Privacy is a topic we love to talk about but make little effort to practice.
Practicing privacy is in fact hard to do. Not only is the Internet is an information sharing medium, it is strongly commercially influenced as well. Commercial interests are well served by gathering data about user interests and behaviors: targeted marketing, promotions and even product evolution all benefit from private data collection. (For clarity, "private data" in this post includes personal identifying information, details about one's personal life, purchasing and personal interests...)
The ART of Collecting Private Data
Generally, we distinguish whether private data collection is beneficial, harmful or intrusive to users by assessing whether it satisfies accountability, responsibility, and transparency criteria (See "ART" inset at right). Unsurprisingly, public and comercial interest groups have conflicting views of how accountable, responsible and transparent data collection must be.
Conflicts over privacy have become too routine and they often follow a similar course. A data collector publishes or changes a privacy practice and is criticized as behaving intrusively (Facebook, Google), or a third party discloses a data collecting behavior that is condemned as abusive (CarrierIQ). Privacy advocacy groups raise awareness and either insist on change or lobby for legislation that would require greater transparency and accountability from data collectors.
In parallel, grass roots efforts by online safety and awareness raising organizations and experts advise users of privacy threats. These are valuable but they often follow the same methods and practice that the plethora of virus or malware removal articles do: lots of "what is..." and "how to..." but with little "why".
Extent of use.
While answering the "how" they fail to capitalize on the opportunity to drive home basic or first principles for private data protection. These are lost amid the many detailed explanations for adjusting privacy settings, installing browser plugins, and similar measures. Bombarding users with information overly complicates awareness raising.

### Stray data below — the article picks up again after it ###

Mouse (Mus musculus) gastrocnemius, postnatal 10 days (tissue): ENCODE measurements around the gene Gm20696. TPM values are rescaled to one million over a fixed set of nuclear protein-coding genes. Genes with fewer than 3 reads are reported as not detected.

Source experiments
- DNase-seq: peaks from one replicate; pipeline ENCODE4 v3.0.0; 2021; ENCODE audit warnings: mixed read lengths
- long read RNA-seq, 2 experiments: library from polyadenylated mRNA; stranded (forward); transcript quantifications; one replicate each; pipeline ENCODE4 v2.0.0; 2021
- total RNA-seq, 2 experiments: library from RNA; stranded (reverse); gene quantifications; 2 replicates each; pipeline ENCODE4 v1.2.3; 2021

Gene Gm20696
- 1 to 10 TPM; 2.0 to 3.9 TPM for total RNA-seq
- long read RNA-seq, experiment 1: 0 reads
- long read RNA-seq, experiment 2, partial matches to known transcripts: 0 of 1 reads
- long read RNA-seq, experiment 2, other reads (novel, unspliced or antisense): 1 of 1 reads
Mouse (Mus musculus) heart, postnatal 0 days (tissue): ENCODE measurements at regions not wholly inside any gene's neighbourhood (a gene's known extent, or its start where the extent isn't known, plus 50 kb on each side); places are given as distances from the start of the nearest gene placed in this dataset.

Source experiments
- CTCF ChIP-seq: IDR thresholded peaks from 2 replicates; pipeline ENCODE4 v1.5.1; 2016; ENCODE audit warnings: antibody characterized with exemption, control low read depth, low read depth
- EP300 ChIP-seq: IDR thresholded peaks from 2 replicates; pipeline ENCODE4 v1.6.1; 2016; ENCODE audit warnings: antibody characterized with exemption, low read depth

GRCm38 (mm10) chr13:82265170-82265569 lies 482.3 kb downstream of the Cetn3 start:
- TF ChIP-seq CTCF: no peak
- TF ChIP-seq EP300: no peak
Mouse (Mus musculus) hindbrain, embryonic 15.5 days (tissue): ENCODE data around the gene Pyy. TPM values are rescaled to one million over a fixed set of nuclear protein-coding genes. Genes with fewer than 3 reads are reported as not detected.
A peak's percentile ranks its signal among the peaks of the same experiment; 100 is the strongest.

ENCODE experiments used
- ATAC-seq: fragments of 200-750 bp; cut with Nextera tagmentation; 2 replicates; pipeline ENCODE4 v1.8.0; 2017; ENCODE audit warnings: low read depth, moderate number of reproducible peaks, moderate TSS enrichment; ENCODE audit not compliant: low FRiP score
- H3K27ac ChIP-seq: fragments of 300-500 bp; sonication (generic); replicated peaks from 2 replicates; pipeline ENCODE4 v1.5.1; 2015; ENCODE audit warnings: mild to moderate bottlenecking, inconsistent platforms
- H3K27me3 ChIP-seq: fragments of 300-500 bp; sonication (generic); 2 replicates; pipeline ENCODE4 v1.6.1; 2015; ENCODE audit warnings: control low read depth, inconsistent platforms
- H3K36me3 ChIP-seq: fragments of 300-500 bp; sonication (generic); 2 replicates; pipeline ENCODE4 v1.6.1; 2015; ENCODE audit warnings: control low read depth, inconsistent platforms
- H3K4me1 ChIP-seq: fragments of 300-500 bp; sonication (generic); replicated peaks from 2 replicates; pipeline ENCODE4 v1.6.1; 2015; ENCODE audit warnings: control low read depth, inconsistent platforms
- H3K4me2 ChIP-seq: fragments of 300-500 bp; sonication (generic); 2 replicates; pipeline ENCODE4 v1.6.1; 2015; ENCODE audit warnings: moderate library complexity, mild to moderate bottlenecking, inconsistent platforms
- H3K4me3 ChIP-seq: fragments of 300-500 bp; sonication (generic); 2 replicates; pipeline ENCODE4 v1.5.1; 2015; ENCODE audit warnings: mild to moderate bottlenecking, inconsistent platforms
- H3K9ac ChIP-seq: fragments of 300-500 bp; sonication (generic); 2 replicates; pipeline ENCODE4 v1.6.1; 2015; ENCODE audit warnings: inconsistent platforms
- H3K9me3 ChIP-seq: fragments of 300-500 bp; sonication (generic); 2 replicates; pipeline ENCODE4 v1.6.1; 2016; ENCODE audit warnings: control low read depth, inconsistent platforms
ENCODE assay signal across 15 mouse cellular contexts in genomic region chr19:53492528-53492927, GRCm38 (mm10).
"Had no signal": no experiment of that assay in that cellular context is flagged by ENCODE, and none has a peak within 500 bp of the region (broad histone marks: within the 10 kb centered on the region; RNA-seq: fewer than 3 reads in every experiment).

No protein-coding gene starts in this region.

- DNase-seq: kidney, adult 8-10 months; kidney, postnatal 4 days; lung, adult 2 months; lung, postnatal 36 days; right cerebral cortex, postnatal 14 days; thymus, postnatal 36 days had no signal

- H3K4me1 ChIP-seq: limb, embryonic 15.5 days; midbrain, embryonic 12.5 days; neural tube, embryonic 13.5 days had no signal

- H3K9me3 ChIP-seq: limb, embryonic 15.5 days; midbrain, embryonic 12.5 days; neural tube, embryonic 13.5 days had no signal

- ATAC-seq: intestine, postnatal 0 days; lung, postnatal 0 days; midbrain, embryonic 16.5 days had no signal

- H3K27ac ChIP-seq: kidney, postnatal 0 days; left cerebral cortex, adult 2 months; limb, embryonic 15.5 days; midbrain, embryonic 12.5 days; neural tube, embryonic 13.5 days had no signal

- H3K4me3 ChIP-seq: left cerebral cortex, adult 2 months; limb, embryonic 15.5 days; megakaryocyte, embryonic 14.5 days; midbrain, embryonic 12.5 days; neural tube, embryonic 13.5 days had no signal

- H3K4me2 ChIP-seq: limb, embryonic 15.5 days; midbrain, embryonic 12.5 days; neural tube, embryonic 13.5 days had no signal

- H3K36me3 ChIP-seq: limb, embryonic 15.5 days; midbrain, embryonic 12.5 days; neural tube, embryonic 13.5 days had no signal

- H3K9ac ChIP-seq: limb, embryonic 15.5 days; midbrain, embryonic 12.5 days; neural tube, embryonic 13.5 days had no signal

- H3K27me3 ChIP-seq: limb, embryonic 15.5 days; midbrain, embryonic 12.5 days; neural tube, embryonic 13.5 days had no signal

Simplify the privacy message
Think of these principles as you prepare privacy awareness messages or training:
- Sharing is the opposite of "keeping private". There is no corollary to whispering a secret to a friend in cyberspace. Once you share or disclose any bit of information in cyberspace it is potentially public and will remain so forever.
- "Free" almost always comes at a cost to your privacy. Data collectors and social pressures make the temptation to accept free service in exchange for giving up personal data extremely hard to resist. If you can't resist, at least enter the contract with eyes wide open: there are virtually no circumstances where a giveway, free access or free use of an Internet service or social media site comes free.
- Respect for private data is critical to any commitment to share you make. Do some homework. Be confident that the party whom you are about to trust will respect your privacy before you share any information.
- Choose what you share wisely. There's no substitute or privacy setting that can compensate for poor judgment. Ultimately, you are accountable or responsible for the benefits or harm resulting from what you say, share or reveal.
Encourage those you train, family members, and friends to take ownership of private data.
If you enjoyed this post, you may want to read There Are Only Three True Privacy Threats.
Privacy goes beyond just your personal privacy. Many of us are charged with protecting the privacy of employees, co-workers, and customers. I have written a series of articles on monitoring your "online footprint" through Google Alerts. Please feel free to check out the articles.
The most recent article is at http://caffeinesecurity.blogspot.com/2012/01/monitoring-for-leaked-company-documents.html and contains links to the previous articles.
Posted by: Ken | Wednesday, 08 February 2012 at 01:03 PM